AN INDUSTRY IN EVERY
IN November 1933 a group of men, collected to
gether by Fr. John Hayes, met at Mt. St. Joseph Guesthouse at Roscrea Abbey, Ireland, for a week-end of discussion on rural problems. It was there that they got the idea of MUINTIR na TIRE, Ireland's Rural Life movement.
It was born when the first guild was founded in Tipperary town four years later. When Fr. Hayes went, Mumfir na na Tire went also and as he moved up and down the country, preaching and pleading, the movement began to spread so that when he died, it had over 400 guilds scattered all over the country.
Next week (August 10-17) it celebrates its coming of age and for this dawn of young manhood it returns to the scene of its conception, Mount St. Joseph College and Abbey. Four Rural Week-ends and three Rural Weeks will then be the Roscrea record, a record far beyond that of any other institution which has been connected with the movement.
One out of every three parishes in Ireland now has a guild (450 in all) and each guild will send at least two delegates to attend during the week.
There are no party-politics in MuirUir na Tire and among the more noted visitors during the week will be the Taoiseach, Mr. Eamonn de Valera and the opposition leader. Mr. John A. Costello: and other groups interested in local problems, groups such as Marra no Feirme and the I.C.A. will also send their representatives. What is Muintir na Tire doing ? and What does Muintir na Tire plan to do ?
Most ambitious project was the jam-factory started by Fr. Hayes immediately after the war and situated in his own parish of Bansha in South Tipperary. The capital outlay of 113,000 was a lot for a small village but the government grant was generous and business-men were helpful. It absorbed all the local employment available for some years, but of late the jams have lost favour and the factory only functions in spasms.
The glove-factory in Tipperary town under the care of Davy Dwyer was a happier venture and now offers work to numbers varying between 50 and 80. Young lads are qualified as cutters and girls as machinists; the quality is good and the demand lively. An offshoot of it (named "Glenara") was begun in Ransha village with Jim O'Connor as proprietor, Larry Quinn as cutter; there are three qualified machinists and two apprentices.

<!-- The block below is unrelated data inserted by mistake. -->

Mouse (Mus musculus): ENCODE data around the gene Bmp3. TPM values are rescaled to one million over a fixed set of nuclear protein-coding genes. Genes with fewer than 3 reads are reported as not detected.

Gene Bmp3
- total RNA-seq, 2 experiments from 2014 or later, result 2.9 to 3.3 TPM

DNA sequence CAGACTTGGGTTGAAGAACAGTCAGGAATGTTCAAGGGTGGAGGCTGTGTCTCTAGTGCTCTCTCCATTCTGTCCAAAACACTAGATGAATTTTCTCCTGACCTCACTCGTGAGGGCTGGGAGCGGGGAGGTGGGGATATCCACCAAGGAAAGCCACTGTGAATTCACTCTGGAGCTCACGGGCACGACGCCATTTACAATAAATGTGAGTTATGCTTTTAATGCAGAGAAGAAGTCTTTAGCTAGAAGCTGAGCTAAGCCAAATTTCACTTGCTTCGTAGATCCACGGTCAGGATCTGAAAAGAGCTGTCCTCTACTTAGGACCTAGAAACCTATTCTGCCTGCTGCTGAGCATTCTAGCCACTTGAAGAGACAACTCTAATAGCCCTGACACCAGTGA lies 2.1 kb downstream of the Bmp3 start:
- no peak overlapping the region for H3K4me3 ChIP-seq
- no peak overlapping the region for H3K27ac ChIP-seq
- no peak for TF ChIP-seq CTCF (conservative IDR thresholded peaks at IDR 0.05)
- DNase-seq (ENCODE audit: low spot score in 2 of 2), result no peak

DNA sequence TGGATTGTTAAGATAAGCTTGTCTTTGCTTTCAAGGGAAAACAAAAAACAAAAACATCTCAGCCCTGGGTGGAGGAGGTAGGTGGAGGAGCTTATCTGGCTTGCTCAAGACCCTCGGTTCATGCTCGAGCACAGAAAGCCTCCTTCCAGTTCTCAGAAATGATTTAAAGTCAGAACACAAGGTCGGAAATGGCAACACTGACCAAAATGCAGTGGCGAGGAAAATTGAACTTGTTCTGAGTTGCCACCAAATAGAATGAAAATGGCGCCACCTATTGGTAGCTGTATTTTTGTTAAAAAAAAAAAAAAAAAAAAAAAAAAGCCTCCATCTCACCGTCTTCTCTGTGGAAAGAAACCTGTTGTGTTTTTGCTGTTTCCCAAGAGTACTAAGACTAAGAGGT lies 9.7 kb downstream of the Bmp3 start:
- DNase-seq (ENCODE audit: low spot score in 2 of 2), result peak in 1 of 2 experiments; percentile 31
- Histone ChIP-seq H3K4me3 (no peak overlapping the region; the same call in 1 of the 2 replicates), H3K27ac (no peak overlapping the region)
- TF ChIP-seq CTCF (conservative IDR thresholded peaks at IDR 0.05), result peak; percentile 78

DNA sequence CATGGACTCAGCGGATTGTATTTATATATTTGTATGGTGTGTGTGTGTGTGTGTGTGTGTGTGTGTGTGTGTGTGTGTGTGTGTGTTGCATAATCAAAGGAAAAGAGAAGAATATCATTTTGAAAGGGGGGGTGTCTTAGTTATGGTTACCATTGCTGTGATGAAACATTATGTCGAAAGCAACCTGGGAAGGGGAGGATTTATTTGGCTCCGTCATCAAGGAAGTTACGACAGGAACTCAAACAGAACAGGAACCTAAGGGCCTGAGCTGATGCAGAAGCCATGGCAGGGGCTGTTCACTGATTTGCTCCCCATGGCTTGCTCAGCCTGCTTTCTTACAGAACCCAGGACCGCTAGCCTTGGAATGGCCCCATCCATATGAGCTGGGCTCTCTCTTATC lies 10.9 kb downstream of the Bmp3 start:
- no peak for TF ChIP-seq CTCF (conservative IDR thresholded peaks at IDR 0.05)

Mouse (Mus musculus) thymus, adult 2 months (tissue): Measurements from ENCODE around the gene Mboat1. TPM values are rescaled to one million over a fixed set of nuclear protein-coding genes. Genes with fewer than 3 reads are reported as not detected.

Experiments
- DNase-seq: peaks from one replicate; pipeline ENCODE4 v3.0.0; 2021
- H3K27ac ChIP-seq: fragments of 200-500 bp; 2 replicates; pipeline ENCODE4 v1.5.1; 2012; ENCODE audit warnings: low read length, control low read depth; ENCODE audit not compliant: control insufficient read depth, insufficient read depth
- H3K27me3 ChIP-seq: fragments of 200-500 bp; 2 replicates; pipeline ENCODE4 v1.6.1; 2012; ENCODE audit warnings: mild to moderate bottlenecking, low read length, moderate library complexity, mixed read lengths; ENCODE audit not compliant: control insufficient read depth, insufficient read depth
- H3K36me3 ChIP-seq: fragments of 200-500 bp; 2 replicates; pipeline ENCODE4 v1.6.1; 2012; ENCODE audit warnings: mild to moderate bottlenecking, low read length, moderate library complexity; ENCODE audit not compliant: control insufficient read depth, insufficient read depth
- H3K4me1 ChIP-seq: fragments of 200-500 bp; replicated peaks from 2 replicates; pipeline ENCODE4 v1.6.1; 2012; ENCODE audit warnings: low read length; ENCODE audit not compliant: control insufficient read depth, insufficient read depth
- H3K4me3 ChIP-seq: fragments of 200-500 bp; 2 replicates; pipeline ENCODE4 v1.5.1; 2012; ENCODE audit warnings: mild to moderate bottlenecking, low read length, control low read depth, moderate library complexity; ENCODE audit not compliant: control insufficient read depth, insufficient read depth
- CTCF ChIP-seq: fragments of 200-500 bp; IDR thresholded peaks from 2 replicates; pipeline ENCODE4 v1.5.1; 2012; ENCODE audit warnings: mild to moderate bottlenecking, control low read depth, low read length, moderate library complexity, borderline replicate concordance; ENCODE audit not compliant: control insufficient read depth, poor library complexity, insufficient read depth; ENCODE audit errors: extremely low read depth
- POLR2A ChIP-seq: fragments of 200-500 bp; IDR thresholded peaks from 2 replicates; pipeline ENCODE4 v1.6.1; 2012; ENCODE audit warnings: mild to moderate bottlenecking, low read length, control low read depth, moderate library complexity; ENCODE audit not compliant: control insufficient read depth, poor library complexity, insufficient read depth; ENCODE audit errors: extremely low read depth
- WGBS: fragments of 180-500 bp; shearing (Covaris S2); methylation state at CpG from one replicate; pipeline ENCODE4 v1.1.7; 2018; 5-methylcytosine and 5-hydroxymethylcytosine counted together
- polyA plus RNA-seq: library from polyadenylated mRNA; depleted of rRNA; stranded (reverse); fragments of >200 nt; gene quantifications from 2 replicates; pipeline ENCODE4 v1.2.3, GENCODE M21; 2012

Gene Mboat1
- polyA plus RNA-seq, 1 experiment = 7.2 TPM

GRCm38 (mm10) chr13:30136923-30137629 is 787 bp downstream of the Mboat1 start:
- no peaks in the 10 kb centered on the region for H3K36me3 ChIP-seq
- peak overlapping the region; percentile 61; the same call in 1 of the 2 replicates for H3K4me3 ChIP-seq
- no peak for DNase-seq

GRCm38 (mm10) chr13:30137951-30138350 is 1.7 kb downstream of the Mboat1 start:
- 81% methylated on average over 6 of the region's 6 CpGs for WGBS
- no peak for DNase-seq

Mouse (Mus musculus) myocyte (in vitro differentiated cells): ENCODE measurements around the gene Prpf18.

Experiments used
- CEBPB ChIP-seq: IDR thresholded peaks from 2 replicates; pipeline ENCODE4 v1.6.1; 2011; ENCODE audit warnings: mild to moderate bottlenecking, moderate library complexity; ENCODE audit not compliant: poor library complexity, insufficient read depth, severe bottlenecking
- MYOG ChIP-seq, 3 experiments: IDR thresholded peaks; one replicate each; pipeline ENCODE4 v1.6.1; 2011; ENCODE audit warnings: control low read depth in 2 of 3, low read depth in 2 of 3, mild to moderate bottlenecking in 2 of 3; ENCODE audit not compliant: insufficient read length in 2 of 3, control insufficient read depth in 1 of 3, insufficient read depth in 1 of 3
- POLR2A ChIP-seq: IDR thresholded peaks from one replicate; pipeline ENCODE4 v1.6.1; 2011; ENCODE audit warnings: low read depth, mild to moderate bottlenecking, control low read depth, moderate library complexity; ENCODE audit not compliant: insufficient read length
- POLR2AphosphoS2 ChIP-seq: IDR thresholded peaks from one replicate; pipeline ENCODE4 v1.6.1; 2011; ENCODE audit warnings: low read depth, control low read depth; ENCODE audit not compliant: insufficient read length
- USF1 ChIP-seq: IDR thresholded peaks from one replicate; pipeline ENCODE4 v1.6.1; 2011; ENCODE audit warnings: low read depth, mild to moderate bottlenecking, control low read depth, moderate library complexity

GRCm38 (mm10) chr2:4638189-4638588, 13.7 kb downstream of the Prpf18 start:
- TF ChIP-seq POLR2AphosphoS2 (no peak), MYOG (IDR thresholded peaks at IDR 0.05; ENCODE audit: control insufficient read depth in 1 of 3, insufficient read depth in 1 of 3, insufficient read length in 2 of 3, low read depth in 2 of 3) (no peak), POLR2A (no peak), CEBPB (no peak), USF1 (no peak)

Fr. Hayes was responsible also for the lino-factory in Tipperary town where the raw material receives its final processing. All these ventures were sponsoredbut not owned by Muintir no Tire: in other words the agitating. organising and collecting were done by the movement and then the business was handed over to a responsible group.
• His aim was a small industry in every town in Ireland. an industry which would absorb the local surplus of labour and thus cure unemployment, emigration and rural decay.
The core of the movement is the parish guild and the activities of any guild depend on the ability of the members and the needs of the locals. Every year a few new parish halls adorn the countryside and these are real parish centres where cards, plays, lectures, and ohats provide amusement and instruction.
When a river needs draining, or a road is delapidated, or a widow is left penniless, a general meeting of all the parish is summoned to see what can he done. Members are then appointed to interview the County Council or a government department or to collect funds.
Everything depends on the local spirit of co-operation and enterprise. Thus Longford guild saw an opening for Christmas cards and put thousands of them on the market last year and sales were prompt and complete. The Glen of Aherlow guild looks after its own souvenirs and arranges for visitors to stay in the houses of the Glen people.
The annual agricultural show is a feature of many guilds and the more noted are Thurles, Tipperary, Bansha and Roscrea. Other guilds run gymkhanas, athletic sports, dances, concerts, and question times-it all depends on the local interest.
In 1933 Ireland was still bitter over the Civil War of 11 years before and political feuds were accepted as natural. No one thought of rural organising until the late Canon Hayes began to plan something which would bring all classes and creeds together as a corporate unit.
He succeeded; and history may yet label that as his momentum acre perennius his unity of Fianna Fail, Fine Gad and Labour, of Catholic, Protestant and Jew into a parish council which worked without reward for the good of its fellow parishioners. Not but he favoured improvements in agriculture, rural electrification, drainage etc., but the ideals for him always transcended the facts and he looked to a Christian Ireland which would be a model of tolerance, industry and patriotism (not nationalism). Thus during his last years he thought a lot in terms of education and today adult education is the major aim of the movement. Courses covering one week are arranged to cater for about 10 neighbouring guilds and two lectures followed by discussions are held nightly. The more common topics are, the papal encyclicals, land-reclamation, local history, procedure at meetings, taxation; Communism and balance of payments. The lectures are normally given by experts in the fields in question.